For Confused Tattoos, this means they’ll want to choose a space (if the option is available to them) where people come to hang out for a while. The tattoos take some time to create and set, so choosing a location where screens of the event (concert etc) are visible, where attendees may still hear the music, and where attendees might go naturally to prepare their look for the day like locker rooms or near a large bank of mirrors.
Opportunity is tied to the concept of probability. How likely is it that the people around your activation will want to engage with you? You’ve done your homework in the strategy portion of this process, so the answer to this question is intuitive. Look back on your answer for “channel” and you’ll find a great indicator of where you might be able to access your customers. Choose locations that are ripe for developing powerful memories and where your customers are in their element
Confused Tattoos already knows they have the perfect product for music festivals. The festival scene is ripe for self-expression, wild fashions, and lots of free time to explore the grounds. Alternatively, Confused Tattoos may not find as much opportunity to do business at an accounting seminar, where people are formally dressed, adhere to a tight schedule, and want to be perceived professionally.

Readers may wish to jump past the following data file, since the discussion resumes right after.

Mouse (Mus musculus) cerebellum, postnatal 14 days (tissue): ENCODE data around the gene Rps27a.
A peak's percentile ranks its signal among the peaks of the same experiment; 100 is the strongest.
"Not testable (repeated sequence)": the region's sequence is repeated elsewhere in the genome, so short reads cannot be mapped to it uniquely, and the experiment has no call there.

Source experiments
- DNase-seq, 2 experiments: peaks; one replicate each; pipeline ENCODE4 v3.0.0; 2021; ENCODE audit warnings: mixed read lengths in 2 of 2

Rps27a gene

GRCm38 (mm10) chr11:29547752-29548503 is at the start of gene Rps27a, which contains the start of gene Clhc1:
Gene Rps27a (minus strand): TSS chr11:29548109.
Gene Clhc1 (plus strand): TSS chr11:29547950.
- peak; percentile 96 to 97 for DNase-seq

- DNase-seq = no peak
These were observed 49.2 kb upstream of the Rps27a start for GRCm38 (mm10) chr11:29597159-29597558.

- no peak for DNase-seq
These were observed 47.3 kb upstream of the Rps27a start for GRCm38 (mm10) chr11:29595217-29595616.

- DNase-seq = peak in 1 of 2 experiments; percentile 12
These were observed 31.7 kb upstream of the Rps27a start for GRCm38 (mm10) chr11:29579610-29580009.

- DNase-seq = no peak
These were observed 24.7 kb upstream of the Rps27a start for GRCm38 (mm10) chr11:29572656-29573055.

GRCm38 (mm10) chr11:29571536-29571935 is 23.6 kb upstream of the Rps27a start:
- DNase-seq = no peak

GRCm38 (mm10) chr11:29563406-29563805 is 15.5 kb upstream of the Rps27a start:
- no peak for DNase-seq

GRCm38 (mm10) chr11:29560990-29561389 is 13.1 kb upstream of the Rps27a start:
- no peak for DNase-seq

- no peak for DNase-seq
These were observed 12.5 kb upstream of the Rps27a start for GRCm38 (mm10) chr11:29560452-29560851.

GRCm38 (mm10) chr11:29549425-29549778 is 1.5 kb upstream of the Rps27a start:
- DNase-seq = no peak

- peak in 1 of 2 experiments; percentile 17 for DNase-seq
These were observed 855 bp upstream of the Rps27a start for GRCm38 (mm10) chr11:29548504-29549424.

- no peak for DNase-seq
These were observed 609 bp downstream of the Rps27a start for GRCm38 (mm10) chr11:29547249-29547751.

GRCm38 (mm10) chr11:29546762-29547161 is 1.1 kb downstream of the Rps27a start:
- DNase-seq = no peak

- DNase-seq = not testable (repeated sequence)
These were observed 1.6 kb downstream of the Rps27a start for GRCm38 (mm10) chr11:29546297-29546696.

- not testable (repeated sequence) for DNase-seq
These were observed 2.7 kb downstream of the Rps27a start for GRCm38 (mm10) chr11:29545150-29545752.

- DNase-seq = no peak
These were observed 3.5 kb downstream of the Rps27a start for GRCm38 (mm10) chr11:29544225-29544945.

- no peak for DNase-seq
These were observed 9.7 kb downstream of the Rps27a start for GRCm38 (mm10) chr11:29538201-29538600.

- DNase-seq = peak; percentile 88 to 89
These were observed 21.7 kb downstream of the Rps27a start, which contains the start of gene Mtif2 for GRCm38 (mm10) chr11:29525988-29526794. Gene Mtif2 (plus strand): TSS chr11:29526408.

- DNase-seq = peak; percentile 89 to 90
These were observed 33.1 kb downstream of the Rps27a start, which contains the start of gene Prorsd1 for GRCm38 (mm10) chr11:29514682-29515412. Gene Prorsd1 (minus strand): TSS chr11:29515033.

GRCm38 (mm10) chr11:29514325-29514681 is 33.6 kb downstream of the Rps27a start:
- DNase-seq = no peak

Designing your Pop-up Shop
Start this process with a creative brief. This will be a guiding document that helps you (if you’re a DIYer) or your designer determine the aesthetic, footprint, MEP needs, and approvals that may be required to activate the space to code. If you don’t already have an idea to work from, some initial brainstorming and research can be helpful. In the brainstorming process of developing your pop-up’s look, we recommend using Pinterest. The site is an invaluable tool for designing pop-up locations because of it’s: